‘The District,’ Described As An LGBT+ Safe Space, Opens In Flint

‘The District,’ Described As An LGBT+ Safe Space, Opens In Flint

In May, a Flint businessman announced the transformation of his downtown Flint restaurant, 501 Bar and Grill, into a safe space called The District, catering towards supporting its local LBGT+ community.

Upon the news, commenters had a mixed reaction to the new establishment, questioning the intentions of the space, given that its owners are two white, cisgendered, and heterosexual men. One naysayer even went so far to refer to one of the partners Phil Shaltz, as a “sleazy bastard,” according to Flint Beat.

The co-owners almost decided to indefinitely halt the renovation, until friends encouraged them to push forward, saying it was “the right thing” for the Michigan city.

The term “safe space” was coined by Moira Kenney in her 2001 novel Mapping Gay L.A. The term has ties to an era of Anti-Sodomy laws in the 60’s where those in the community could come and feel accepted. This, in turn, was adopted into the Women’s Movement and soon carried into all levels of society.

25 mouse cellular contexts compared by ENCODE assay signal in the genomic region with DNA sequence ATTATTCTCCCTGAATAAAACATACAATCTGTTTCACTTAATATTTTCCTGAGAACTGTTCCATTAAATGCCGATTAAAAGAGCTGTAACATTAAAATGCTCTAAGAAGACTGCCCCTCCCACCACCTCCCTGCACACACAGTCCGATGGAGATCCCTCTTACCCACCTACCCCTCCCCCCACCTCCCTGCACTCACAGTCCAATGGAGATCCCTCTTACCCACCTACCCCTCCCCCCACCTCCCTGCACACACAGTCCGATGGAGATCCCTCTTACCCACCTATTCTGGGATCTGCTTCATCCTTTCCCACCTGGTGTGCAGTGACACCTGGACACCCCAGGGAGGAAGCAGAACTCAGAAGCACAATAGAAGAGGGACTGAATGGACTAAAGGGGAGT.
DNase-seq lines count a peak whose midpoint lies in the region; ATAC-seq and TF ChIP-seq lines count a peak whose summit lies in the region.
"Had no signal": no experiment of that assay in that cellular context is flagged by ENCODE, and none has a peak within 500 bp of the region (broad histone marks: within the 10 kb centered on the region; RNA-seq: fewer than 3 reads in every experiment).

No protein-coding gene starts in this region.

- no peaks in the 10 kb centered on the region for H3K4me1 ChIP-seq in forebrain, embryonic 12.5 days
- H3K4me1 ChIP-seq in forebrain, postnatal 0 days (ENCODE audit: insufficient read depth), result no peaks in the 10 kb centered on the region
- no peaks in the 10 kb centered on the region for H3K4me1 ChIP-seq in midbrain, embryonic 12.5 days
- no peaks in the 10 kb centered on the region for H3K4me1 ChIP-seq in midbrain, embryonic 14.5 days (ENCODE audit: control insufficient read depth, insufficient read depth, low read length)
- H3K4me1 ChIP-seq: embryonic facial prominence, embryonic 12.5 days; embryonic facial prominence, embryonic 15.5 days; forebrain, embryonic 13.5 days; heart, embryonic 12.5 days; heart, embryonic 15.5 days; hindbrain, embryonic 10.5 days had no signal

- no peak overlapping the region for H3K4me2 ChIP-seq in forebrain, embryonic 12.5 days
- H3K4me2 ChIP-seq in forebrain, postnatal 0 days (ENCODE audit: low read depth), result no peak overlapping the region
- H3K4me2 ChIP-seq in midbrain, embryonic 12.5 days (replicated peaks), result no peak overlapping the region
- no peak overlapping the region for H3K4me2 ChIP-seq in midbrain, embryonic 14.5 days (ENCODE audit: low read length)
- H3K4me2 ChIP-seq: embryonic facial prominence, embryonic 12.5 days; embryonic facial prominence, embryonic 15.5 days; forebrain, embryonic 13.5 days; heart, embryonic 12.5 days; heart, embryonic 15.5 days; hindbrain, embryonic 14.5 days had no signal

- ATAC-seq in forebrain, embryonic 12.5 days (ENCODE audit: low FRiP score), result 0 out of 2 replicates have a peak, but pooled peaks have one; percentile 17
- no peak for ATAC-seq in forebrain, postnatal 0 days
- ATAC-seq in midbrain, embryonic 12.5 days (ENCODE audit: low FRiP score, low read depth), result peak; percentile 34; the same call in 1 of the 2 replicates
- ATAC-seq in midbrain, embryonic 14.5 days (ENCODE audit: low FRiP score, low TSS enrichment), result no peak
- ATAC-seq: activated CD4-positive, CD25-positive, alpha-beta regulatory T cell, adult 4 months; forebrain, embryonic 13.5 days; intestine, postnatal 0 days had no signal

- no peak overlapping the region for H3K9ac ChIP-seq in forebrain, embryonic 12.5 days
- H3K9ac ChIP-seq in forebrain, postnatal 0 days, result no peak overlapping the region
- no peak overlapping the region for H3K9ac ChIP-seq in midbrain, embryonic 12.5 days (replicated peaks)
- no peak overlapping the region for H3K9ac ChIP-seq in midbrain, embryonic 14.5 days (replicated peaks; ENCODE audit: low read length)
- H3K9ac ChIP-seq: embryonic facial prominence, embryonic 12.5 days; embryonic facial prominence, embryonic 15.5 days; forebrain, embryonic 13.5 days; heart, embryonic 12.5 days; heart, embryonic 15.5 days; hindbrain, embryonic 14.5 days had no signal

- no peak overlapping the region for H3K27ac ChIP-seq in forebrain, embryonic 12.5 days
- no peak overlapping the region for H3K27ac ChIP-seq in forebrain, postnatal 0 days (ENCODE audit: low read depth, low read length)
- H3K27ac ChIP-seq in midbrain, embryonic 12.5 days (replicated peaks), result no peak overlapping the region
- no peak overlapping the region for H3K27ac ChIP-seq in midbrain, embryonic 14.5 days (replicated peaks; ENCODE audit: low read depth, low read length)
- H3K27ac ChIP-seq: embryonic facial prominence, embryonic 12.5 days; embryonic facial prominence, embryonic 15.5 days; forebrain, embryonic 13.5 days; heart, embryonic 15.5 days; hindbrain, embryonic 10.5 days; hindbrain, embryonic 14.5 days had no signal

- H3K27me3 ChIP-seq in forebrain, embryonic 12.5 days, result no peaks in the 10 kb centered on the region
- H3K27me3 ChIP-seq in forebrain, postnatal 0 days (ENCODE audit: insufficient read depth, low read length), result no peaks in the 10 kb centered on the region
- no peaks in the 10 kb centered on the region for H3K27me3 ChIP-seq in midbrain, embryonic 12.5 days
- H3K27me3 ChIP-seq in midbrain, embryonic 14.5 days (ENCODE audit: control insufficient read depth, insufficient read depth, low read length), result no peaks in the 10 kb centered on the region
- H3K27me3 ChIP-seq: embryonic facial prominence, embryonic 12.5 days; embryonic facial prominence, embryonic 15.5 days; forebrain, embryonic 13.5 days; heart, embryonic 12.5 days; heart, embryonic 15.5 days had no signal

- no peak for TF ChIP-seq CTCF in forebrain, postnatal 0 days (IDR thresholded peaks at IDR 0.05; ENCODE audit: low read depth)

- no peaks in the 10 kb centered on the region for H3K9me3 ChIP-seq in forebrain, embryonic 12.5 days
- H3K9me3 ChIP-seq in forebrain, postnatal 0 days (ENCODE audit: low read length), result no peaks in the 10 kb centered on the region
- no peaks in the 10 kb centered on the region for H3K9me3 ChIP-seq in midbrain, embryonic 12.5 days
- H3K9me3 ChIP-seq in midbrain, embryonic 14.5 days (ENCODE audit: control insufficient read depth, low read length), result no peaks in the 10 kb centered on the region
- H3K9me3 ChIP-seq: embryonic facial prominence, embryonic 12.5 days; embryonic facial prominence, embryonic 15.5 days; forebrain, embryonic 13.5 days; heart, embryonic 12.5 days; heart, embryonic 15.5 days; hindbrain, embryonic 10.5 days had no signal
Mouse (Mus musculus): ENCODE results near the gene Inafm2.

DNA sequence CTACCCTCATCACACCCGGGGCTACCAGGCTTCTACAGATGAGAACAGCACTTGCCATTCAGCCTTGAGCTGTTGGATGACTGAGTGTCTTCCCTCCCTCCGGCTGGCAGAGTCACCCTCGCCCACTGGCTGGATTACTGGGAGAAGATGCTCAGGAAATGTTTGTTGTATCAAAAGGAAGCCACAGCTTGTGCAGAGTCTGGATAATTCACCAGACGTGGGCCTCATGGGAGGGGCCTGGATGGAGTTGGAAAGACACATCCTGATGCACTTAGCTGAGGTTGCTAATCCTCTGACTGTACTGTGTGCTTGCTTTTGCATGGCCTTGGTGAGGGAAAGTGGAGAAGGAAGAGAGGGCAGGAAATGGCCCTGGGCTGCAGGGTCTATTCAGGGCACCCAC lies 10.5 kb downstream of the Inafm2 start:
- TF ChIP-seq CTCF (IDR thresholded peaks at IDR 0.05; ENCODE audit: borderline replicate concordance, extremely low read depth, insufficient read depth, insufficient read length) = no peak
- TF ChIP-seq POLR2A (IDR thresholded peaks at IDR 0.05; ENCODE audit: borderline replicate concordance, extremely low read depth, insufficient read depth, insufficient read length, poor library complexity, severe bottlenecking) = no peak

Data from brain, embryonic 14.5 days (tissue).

However, The District would not be the first place deemed as such within Flint. Safe Space Ally Drop-in Center and Wellness Services has been a staple in the Flint community since the late 80s. However, during the Covid-19 crisis, the center had to eliminate the program due to social distancing issues.

With the uptick in Anti-LGBTQIA policies and hate crimes, one might be rattled by the comments received on 501’s social media posts.

General manager of the establishment, Amber Weyn, read some facebook comments regarding their “safe space” announcement and decided to clarify, “It doesn’t matter who you are, our establishment is meant for everyone.”

The District hopes to become a place within Flint that supports the idea of a safe space for a multitude of people.

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